There were Amerindians on Barbados for upwards of a thousand years. The first Europeans to find the island were the Portuguese, who named it ‘Os Barbados’ after the Bearded Fig trees which grew on the beaches, and left behind some wild pigs.
These bred successfully and provided meat for the first English settlers, who arrived in 1627 and found an island which was otherwise uninhabited. It is not clear why the Amerindians abandoned the island, although several theories exist. King Charles I gave the Earl of Carlisle permission to colonize the island and it was his appointed Governor, Henry Hawley, who in 1639 founded the House of Assembly. Within a few years, there were upwards of 40,000 white settlers, mostly small farmers, and equivalent in number to about 1% of the total population of England at this period. After the ‘sugar revolution’ of the 1650s most of the white population left. For the rest of the colonial period sugar was king, and the island was dominated by a small group of whites who owned the estates, the ‘plantocracy’. The majority of the population today is descended from African slaves who were brought in to work on the plantations; but there is a substantial mixed-race population, and there has always been a small number of poor whites, particularly in the east part of the island. Many of these are descended from 100 prisoners transported in 1686 after the failed Monmouth rebellion and Judge Jeffrey’s ‘Bloody Assizes’.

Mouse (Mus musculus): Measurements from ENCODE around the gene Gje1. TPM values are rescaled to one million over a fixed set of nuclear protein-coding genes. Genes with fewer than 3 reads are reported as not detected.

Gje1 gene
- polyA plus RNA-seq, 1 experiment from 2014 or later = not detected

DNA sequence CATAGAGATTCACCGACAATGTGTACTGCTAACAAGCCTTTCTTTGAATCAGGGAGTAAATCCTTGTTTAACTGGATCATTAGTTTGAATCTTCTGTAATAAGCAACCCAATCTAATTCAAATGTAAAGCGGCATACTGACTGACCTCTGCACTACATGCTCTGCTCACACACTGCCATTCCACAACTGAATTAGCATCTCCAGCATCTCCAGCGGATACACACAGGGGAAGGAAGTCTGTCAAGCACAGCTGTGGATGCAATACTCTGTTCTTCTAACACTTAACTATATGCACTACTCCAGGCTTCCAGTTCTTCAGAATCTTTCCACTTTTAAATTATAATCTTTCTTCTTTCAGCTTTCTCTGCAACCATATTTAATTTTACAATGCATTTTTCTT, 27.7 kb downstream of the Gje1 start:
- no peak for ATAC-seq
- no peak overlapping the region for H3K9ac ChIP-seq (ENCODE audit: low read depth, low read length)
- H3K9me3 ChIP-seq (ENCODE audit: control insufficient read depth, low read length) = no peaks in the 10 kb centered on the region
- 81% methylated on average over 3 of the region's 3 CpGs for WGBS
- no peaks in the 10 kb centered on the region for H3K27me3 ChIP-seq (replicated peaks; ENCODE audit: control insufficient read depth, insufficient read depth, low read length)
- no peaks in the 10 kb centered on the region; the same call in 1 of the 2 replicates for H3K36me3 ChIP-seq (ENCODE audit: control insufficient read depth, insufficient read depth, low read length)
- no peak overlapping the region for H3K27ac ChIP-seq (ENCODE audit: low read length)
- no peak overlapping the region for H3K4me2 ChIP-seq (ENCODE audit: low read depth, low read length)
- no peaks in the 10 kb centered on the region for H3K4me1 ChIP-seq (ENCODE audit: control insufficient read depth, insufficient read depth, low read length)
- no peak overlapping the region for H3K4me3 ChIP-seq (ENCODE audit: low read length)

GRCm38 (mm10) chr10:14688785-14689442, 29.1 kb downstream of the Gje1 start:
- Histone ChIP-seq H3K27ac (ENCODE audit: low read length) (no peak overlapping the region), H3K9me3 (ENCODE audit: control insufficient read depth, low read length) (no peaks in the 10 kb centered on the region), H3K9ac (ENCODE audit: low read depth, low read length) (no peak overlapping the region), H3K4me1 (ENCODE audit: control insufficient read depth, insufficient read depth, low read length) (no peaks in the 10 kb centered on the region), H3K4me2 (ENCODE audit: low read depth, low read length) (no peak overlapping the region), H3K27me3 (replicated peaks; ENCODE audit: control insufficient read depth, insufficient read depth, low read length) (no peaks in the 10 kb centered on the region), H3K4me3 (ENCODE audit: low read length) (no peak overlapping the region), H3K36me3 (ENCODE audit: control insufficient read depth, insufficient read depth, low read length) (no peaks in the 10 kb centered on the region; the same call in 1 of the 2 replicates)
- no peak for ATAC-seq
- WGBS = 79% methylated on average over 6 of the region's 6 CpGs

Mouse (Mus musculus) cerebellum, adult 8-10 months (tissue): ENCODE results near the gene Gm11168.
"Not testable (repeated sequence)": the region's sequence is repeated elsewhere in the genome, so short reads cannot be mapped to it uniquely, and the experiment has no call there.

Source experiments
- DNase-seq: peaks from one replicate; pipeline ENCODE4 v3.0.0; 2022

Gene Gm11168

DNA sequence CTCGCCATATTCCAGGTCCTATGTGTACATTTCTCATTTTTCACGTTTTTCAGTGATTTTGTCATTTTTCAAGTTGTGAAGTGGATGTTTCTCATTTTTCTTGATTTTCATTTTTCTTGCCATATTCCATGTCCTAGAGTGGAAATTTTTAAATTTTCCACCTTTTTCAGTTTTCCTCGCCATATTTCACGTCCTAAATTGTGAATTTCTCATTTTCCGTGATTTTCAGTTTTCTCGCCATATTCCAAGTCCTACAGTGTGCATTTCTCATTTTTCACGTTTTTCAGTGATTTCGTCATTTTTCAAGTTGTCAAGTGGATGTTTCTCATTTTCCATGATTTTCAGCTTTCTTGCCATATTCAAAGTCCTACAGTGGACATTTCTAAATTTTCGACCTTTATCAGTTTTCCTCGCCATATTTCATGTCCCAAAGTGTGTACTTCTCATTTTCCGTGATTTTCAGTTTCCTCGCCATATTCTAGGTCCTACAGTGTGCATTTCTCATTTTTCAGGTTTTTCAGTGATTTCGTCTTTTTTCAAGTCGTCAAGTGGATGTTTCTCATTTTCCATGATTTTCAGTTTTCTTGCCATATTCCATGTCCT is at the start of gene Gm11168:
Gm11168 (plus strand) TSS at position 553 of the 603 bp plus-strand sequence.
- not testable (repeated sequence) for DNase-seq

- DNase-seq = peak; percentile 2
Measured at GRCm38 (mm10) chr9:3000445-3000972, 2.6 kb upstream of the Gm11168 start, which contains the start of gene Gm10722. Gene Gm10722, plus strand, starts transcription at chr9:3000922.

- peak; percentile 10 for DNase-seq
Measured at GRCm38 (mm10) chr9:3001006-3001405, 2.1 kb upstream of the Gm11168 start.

The two principal political parties are the Barbados Labour Party (BLP) and the Democratic Labour Party (DLP). A third party is the National Democratic Party (NDP), but it is no longer very active. The Democratic Labour Party held office in 1986-94. Economic difficulties in the 1990s eroded support for the government. The Prime Minister Erskine Sandiford narrowly lost a vote of confidence in June 1994, and stood aside for his Finance Minister David Thompson, who led the party into a general election on 6 September. The BLP won the elections with 19 seats, compared with eight for the DLP and one for the NDP. Mr Owen Arthur, then 44, an economist, became Prime Minister and took on the portfolios of Finance and Economic Affairs. In the January 1999 general elections, the BLP was returned with an overwhelming vote of confidence. It won 26 of the 28 seats, while the DLP won the other two. The NDM did not contest the elections.